- Duke University researchers created a hydrogel that appears to be as strong and flexible as human cartilage.
- The blend of three polymers provides enough flexibility and durability to mimic the knee.
- The next step is to test this hydrogel in sheep; human use can take at least three years.
Duke researchers have developed the first gel-based synthetic cartilage with the strength of the real thing. A quarter-sized disc of the material can withstand the weight of a 100-pound kettlebell without tearing or losing its shape.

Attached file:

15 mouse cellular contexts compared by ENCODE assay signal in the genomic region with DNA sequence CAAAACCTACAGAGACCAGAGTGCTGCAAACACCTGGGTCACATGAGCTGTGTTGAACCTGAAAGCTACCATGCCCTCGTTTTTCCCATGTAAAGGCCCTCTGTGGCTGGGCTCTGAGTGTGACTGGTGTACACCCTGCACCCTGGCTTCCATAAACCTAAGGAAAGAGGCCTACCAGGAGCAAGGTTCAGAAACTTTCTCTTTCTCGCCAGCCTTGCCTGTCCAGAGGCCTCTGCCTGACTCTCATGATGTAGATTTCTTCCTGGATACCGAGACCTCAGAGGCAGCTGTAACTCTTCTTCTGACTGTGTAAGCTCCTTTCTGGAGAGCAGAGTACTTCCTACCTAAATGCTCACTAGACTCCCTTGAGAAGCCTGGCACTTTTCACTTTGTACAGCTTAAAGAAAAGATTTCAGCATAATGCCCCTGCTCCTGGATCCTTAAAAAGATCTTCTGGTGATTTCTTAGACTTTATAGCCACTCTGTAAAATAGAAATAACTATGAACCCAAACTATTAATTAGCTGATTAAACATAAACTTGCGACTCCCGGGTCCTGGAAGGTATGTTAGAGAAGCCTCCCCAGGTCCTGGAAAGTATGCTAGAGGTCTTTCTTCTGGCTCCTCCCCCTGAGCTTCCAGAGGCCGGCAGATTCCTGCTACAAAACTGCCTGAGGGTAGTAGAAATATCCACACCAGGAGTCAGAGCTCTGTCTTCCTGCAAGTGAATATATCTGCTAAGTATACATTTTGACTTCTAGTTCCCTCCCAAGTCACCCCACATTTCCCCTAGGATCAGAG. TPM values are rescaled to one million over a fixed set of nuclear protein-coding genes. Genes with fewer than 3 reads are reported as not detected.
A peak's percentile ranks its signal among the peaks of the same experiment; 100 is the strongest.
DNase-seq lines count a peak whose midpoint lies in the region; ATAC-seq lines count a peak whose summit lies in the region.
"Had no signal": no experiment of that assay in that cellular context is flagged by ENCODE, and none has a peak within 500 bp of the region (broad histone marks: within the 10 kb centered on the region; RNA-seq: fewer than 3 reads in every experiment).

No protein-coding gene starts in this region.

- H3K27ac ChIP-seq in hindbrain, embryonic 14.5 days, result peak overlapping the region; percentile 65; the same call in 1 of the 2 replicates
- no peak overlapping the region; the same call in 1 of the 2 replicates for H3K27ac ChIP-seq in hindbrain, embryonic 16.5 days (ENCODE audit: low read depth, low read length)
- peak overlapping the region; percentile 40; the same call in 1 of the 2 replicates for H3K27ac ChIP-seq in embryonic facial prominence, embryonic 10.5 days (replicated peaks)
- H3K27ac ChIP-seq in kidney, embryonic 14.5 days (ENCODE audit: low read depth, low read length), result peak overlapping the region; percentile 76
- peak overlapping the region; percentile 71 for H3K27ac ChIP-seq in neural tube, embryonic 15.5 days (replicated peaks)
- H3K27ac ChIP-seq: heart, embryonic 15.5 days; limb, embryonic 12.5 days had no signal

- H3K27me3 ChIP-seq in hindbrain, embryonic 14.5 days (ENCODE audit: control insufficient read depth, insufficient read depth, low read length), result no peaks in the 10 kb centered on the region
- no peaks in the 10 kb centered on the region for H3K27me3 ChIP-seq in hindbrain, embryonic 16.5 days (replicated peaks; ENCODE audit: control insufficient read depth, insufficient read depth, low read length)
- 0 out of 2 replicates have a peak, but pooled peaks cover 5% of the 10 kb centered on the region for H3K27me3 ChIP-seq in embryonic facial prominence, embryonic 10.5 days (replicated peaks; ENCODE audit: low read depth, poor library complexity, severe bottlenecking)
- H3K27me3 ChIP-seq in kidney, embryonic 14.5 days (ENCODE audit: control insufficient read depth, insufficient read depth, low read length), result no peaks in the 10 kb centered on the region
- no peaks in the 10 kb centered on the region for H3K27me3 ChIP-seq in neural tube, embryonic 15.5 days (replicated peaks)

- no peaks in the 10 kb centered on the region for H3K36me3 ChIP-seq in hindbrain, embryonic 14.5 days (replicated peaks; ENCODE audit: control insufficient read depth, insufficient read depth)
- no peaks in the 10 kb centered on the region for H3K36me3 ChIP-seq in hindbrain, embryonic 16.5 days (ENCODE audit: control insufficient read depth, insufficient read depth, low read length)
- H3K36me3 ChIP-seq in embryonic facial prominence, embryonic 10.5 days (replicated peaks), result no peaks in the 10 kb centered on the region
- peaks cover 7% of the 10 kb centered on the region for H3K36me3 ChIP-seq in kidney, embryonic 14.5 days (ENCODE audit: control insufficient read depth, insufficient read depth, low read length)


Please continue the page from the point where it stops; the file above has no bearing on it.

Photo: Feichen Yang.<p>That's the word from a team in the Department of Chemistry and Department of Mechanical Engineering and Materials Science at Duke University. Their <a href="https://onlinelibrary.wiley.com/doi/abs/10.1002/adfm.202003451" target="_blank">new paper</a>, published in the journal,<em> Advanced Functional Materials</em>, details this exciting evolution of this frustrating joint.<br></p><p>Researchers have sought materials strong and versatile enough to repair a knee since at least the seventies. This new hydrogel, comprised of three polymers, might be it. When two of the polymers are stretched, a third keeps the entire structure intact. When pulled 100,000 times, the cartilage held up as well as materials used in bone implants. The team also rubbed the hydrogel against natural cartilage a million times and found it to be as wear-resistant as the real thing. </p><p>The hydrogel has the appearance of Jell-O and is comprised of 60 percent water. Co-author, Feichen Yang, <a href="https://today.duke.edu/2020/06/lab-first-cartilage-mimicking-gel-strong-enough-knees" target="_blank">says</a> this network of polymers is particularly durable: "Only this combination of all three components is both flexible and stiff and therefore strong." </p><p> As with any new material, a lot of testing must be conducted. They don't foresee this hydrogel being implanted into human bodies for at least three years. The next step is to test it out in sheep. </p><p>Still, this is an exciting step forward in the rehabilitation of one of our trickiest joints. Given the potential reward, the wait is worth it. </p><p><span></span>--</p><p><em>Stay in touch with Derek on <a href="http://www.twitter.com/derekberes" target="_blank">Twitter</a>, <a href="https://www.facebook.com/DerekBeresdotcom" target="_blank">Facebook</a> and <a href="https://derekberes.substack.com/" target="_blank">Substack</a>. His next book is</em> "<em>Hero's Dose: The Case For Psychedelics in Ritual and Therapy."</em></p>